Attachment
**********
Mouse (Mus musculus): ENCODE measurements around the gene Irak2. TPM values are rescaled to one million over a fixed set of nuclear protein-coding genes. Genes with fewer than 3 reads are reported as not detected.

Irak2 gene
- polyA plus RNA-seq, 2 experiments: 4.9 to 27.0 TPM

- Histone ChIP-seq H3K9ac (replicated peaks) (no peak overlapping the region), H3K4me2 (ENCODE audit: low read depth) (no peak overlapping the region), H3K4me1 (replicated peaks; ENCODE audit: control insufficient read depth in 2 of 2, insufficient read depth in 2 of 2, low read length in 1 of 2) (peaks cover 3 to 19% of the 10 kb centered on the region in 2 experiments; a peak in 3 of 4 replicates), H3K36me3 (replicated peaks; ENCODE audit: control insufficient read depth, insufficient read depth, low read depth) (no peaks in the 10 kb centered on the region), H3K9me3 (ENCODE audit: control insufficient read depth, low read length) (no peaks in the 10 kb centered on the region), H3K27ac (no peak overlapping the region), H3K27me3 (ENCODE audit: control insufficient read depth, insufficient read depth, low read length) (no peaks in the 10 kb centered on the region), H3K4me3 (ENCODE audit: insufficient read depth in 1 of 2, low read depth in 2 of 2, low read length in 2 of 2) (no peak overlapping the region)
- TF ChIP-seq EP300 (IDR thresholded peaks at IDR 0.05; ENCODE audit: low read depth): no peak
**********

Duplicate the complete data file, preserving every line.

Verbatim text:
Mouse (Mus musculus): ENCODE measurements around the gene Irak2. TPM values are rescaled to one million over a fixed set of nuclear protein-coding genes. Genes with fewer than 3 reads are reported as not detected.

Irak2 gene
- polyA plus RNA-seq, 2 experiments: 4.9 to 27.0 TPM

- Histone ChIP-seq H3K9ac (replicated peaks) (no peak overlapping the region), H3K4me2 (ENCODE audit: low read depth) (no peak overlapping the region), H3K4me1 (replicated peaks; ENCODE audit: control insufficient read depth in 2 of 2, insufficient read depth in 2 of 2, low read length in 1 of 2) (peaks cover 3 to 19% of the 10 kb centered on the region in 2 experiments; a peak in 3 of 4 replicates), H3K36me3 (replicated peaks; ENCODE audit: control insufficient read depth, insufficient read depth, low read depth) (no peaks in the 10 kb centered on the region), H3K9me3 (ENCODE audit: control insufficient read depth, low read length) (no peaks in the 10 kb centered on the region), H3K27ac (no peak overlapping the region), H3K27me3 (ENCODE audit: control insufficient read depth, insufficient read depth, low read length) (no peaks in the 10 kb centered on the region), H3K4me3 (ENCODE audit: insufficient read depth in 1 of 2, low read depth in 2 of 2, low read length in 2 of 2) (no peak overlapping the region)
- TF ChIP-seq EP300 (IDR thresholded peaks at IDR 0.05; ENCODE audit: low read depth): no peak